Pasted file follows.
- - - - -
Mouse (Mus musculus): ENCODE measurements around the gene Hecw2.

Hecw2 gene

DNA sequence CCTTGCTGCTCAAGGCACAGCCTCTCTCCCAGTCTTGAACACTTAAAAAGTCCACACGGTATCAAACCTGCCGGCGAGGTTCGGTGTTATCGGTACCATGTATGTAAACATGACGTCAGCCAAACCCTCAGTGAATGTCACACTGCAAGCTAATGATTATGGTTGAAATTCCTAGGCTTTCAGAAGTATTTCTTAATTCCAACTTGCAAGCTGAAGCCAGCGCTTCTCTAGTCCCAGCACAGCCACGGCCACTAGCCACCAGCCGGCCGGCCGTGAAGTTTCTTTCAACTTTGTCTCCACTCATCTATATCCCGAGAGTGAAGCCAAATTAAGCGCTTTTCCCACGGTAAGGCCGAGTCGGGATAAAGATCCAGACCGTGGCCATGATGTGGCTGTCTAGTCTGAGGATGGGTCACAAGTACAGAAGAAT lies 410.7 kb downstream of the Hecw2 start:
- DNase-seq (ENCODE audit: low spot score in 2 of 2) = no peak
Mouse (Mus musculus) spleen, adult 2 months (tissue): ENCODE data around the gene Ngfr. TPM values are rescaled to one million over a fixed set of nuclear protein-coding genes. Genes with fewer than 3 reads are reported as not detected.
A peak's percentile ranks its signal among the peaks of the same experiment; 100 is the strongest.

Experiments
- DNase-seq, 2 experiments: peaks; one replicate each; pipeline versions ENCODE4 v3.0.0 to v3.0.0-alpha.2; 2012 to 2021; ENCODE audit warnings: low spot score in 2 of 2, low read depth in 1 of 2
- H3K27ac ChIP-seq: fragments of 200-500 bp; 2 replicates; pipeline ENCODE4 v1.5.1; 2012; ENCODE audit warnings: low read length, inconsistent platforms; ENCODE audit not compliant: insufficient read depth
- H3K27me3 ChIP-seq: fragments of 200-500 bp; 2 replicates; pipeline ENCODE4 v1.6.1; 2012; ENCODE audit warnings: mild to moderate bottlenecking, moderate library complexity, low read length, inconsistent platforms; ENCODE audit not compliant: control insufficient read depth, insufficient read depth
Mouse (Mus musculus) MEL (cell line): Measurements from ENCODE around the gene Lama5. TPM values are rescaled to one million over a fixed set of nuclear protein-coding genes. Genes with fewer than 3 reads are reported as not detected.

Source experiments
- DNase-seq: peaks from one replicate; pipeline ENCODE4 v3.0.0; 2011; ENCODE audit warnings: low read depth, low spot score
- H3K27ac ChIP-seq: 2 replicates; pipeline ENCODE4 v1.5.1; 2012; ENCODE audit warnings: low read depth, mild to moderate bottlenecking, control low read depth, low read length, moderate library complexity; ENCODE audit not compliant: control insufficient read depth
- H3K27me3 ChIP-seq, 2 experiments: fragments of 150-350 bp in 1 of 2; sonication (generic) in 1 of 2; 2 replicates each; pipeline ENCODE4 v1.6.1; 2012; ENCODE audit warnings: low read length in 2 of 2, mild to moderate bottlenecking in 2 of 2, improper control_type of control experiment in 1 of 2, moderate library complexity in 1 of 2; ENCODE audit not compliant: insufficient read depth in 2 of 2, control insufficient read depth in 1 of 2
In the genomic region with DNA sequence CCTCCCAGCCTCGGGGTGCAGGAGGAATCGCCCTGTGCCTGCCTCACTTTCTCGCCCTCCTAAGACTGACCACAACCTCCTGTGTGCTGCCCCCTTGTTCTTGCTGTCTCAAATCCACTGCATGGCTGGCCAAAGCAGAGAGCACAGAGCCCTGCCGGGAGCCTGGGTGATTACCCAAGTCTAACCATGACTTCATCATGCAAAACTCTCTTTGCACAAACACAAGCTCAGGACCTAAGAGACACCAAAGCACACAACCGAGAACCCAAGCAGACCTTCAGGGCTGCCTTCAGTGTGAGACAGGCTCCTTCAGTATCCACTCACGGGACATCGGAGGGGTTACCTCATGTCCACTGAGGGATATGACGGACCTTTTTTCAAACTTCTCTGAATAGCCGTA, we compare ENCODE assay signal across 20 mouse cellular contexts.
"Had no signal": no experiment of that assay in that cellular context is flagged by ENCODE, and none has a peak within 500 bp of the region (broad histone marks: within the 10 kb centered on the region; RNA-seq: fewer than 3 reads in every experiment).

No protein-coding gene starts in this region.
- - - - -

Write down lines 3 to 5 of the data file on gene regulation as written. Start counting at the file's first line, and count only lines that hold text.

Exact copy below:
DNA sequence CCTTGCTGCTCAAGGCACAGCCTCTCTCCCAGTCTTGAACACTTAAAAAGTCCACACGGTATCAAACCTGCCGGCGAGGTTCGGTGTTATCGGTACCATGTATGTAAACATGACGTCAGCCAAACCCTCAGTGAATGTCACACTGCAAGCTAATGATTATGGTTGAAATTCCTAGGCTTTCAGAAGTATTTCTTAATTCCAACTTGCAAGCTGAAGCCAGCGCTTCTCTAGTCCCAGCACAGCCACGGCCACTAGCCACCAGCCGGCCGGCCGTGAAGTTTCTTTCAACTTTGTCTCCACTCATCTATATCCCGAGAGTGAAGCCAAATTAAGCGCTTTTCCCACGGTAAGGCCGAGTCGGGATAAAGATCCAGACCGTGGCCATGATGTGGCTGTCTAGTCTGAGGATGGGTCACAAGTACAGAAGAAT lies 410.7 kb downstream of the Hecw2 start:
- DNase-seq (ENCODE audit: low spot score in 2 of 2) = no peak
Mouse (Mus musculus) spleen, adult 2 months (tissue): ENCODE data around the gene Ngfr. TPM values are rescaled to one million over a fixed set of nuclear protein-coding genes. Genes with fewer than 3 reads are reported as not detected.